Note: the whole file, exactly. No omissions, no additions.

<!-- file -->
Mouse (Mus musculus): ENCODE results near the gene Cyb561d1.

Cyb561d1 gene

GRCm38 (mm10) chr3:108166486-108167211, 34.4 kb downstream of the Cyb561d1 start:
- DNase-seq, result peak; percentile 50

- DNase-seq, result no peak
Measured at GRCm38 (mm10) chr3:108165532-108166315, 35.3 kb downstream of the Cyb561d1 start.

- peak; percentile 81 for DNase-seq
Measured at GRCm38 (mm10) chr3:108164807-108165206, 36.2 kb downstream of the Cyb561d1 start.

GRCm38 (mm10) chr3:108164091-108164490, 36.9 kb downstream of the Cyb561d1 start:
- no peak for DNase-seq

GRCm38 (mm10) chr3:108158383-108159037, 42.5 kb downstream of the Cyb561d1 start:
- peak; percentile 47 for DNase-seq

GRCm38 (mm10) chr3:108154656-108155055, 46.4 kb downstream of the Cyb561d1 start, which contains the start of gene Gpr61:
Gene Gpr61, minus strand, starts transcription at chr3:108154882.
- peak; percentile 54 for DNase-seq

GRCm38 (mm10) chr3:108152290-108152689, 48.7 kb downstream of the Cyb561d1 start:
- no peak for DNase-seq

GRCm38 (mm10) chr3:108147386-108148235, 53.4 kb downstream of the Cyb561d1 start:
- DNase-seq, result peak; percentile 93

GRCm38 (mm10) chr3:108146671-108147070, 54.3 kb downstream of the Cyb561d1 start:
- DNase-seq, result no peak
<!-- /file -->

Mouse (Mus musculus): ENCODE results near the gene Cyb561d1.

Cyb561d1 gene

GRCm38 (mm10) chr3:108166486-108167211, 34.4 kb downstream of the Cyb561d1 start:
- DNase-seq, result peak; percentile 50

- DNase-seq, result no peak
Measured at GRCm38 (mm10) chr3:108165532-108166315, 35.3 kb downstream of the Cyb561d1 start.

- peak; percentile 81 for DNase-seq
Measured at GRCm38 (mm10) chr3:108164807-108165206, 36.2 kb downstream of the Cyb561d1 start.

GRCm38 (mm10) chr3:108164091-108164490, 36.9 kb downstream of the Cyb561d1 start:
- no peak for DNase-seq

GRCm38 (mm10) chr3:108158383-108159037, 42.5 kb downstream of the Cyb561d1 start:
- peak; percentile 47 for DNase-seq

GRCm38 (mm10) chr3:108154656-108155055, 46.4 kb downstream of the Cyb561d1 start, which contains the start of gene Gpr61:
Gene Gpr61, minus strand, starts transcription at chr3:108154882.
- peak; percentile 54 for DNase-seq

GRCm38 (mm10) chr3:108152290-108152689, 48.7 kb downstream of the Cyb561d1 start:
- no peak for DNase-seq

GRCm38 (mm10) chr3:108147386-108148235, 53.4 kb downstream of the Cyb561d1 start:
- DNase-seq, result peak; percentile 93

GRCm38 (mm10) chr3:108146671-108147070, 54.3 kb downstream of the Cyb561d1 start:
- DNase-seq, result no peak